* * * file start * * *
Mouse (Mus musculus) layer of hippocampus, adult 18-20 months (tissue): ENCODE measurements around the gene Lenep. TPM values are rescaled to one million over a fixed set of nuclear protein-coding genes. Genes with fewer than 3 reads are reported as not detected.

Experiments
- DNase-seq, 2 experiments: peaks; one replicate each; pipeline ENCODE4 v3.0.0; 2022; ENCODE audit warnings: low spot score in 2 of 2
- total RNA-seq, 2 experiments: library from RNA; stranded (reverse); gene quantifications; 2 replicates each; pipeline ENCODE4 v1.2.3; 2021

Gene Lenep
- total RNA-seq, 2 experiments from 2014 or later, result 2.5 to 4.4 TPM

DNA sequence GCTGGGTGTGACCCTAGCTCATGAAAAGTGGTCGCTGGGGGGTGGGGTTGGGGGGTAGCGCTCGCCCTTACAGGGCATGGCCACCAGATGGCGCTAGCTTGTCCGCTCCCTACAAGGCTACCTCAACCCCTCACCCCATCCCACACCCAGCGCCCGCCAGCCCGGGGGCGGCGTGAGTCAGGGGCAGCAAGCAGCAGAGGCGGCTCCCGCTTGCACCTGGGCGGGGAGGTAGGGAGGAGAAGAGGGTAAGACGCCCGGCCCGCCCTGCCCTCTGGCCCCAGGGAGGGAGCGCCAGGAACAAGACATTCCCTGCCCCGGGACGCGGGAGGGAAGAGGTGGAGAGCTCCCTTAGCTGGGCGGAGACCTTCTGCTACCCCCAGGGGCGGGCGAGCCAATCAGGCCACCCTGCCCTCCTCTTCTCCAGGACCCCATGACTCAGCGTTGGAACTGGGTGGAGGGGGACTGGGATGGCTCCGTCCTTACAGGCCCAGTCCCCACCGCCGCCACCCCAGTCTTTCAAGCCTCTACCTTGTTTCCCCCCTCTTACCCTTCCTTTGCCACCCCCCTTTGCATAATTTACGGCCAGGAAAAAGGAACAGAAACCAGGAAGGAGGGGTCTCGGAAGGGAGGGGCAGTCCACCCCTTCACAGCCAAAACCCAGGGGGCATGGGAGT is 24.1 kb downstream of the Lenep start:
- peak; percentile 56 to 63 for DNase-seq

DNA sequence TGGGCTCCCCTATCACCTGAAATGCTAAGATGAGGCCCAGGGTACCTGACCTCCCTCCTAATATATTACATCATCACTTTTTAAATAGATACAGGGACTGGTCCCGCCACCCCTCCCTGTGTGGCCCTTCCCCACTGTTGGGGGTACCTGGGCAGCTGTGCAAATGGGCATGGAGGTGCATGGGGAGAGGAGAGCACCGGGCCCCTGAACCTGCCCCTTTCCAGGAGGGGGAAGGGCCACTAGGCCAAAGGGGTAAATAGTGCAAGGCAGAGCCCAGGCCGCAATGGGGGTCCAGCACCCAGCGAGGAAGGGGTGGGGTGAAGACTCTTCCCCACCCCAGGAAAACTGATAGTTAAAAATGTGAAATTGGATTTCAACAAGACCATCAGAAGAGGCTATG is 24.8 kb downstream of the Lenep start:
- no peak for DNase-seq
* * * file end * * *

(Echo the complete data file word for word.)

Mouse (Mus musculus) layer of hippocampus, adult 18-20 months (tissue): ENCODE measurements around the gene Lenep. TPM values are rescaled to one million over a fixed set of nuclear protein-coding genes. Genes with fewer than 3 reads are reported as not detected.

Experiments
- DNase-seq, 2 experiments: peaks; one replicate each; pipeline ENCODE4 v3.0.0; 2022; ENCODE audit warnings: low spot score in 2 of 2
- total RNA-seq, 2 experiments: library from RNA; stranded (reverse); gene quantifications; 2 replicates each; pipeline ENCODE4 v1.2.3; 2021

Gene Lenep
- total RNA-seq, 2 experiments from 2014 or later, result 2.5 to 4.4 TPM

DNA sequence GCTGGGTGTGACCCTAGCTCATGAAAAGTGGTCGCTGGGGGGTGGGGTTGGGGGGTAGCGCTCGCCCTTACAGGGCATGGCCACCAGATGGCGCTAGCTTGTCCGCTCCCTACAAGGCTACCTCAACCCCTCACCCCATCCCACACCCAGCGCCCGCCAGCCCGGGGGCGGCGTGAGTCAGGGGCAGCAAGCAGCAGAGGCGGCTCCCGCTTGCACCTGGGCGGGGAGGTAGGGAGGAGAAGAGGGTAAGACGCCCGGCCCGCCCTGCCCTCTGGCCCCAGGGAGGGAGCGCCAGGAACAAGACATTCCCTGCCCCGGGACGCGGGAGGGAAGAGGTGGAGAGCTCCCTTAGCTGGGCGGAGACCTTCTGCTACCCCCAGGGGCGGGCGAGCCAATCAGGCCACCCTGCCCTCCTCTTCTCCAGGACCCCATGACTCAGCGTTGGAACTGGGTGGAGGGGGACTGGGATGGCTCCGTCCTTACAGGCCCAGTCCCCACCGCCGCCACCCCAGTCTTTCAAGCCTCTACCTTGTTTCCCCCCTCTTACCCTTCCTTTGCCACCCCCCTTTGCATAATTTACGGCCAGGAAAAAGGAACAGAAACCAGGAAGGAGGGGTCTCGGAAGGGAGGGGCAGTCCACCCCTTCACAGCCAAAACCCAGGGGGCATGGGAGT is 24.1 kb downstream of the Lenep start:
- peak; percentile 56 to 63 for DNase-seq

DNA sequence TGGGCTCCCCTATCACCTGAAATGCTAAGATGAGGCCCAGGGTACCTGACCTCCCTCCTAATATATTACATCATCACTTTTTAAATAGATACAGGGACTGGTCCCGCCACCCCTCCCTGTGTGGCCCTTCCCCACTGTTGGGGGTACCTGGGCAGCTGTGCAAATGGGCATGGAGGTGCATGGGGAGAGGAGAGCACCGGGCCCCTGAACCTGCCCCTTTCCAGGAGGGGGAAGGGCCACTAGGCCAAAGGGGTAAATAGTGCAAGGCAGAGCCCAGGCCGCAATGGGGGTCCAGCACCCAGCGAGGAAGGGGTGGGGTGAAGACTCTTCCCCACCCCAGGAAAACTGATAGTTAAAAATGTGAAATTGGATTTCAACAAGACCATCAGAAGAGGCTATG is 24.8 kb downstream of the Lenep start:
- no peak for DNase-seq